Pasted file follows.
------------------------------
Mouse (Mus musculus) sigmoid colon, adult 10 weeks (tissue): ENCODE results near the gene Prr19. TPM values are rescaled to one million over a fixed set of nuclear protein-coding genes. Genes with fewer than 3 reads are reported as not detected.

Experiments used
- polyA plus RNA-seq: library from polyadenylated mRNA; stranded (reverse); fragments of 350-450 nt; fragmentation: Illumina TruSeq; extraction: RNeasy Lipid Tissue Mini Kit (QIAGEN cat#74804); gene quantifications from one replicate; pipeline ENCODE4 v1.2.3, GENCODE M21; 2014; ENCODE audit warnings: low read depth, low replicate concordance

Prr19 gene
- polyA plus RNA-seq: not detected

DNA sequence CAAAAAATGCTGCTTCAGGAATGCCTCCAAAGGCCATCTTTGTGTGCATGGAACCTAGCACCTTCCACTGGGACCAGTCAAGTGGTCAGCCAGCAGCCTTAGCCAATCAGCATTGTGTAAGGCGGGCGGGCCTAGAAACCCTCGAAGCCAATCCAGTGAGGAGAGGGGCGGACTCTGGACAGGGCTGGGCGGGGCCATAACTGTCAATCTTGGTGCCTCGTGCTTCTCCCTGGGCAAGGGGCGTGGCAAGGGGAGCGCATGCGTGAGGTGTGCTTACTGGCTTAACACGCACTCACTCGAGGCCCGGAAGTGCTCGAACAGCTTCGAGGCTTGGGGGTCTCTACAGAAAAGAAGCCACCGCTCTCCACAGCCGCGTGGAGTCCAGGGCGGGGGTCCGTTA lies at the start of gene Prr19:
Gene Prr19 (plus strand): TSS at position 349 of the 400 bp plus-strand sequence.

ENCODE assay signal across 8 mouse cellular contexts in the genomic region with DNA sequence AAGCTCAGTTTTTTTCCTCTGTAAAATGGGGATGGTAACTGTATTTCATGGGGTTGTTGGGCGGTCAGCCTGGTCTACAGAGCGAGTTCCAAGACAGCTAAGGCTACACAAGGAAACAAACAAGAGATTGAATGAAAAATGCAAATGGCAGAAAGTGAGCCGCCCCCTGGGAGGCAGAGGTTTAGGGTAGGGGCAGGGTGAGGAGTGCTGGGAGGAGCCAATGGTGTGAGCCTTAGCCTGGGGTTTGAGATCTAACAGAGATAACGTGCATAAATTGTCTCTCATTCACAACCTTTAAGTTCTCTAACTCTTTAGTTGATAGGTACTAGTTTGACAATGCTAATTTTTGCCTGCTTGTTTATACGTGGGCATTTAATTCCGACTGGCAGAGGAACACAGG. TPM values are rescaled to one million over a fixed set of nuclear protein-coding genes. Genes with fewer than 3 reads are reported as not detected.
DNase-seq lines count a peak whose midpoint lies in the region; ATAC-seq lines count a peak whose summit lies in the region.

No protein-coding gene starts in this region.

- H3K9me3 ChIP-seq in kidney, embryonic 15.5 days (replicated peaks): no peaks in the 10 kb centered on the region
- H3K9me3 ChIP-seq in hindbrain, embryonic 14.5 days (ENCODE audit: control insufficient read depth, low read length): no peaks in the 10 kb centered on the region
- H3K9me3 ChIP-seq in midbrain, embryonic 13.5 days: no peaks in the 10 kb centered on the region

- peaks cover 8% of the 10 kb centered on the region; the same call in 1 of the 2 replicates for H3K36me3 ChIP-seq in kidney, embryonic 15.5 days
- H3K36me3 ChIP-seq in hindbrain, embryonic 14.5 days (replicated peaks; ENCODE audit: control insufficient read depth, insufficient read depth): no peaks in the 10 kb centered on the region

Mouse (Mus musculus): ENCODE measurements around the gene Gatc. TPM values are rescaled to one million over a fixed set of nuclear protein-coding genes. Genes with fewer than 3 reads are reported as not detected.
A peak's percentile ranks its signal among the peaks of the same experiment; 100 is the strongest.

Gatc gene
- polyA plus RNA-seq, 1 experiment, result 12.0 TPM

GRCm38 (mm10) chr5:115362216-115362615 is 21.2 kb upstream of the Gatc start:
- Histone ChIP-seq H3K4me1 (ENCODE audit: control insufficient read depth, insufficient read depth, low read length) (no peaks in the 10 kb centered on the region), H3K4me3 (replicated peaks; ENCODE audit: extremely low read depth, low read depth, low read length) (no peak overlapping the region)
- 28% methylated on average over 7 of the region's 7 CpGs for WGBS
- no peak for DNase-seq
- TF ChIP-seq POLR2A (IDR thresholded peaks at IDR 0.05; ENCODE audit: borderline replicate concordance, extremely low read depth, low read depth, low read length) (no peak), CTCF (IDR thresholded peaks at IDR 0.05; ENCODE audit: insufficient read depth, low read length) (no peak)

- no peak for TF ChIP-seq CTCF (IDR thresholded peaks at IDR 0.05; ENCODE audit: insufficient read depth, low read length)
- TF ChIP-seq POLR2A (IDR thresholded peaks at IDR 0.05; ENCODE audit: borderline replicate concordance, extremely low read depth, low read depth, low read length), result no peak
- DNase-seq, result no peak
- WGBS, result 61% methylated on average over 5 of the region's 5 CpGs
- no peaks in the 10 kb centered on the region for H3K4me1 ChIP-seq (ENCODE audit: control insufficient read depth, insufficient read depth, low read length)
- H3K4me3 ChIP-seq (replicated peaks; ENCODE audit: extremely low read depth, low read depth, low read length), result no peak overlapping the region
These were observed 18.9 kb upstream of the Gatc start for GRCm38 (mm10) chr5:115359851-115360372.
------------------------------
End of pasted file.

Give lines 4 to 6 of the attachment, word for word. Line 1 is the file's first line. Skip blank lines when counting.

Prr19 gene
- polyA plus RNA-seq: not detected

DNA sequence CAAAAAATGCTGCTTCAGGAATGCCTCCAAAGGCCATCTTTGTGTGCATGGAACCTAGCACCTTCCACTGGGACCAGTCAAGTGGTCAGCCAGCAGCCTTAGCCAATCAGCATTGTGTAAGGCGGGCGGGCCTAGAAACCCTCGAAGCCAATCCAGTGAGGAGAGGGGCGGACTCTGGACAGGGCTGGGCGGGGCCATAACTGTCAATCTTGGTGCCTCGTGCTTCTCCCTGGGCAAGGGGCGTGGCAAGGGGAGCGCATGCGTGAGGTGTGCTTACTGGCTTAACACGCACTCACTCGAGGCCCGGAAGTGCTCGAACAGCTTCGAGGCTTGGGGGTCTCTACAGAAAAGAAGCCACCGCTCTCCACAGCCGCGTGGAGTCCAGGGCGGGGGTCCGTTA lies at the start of gene Prr19: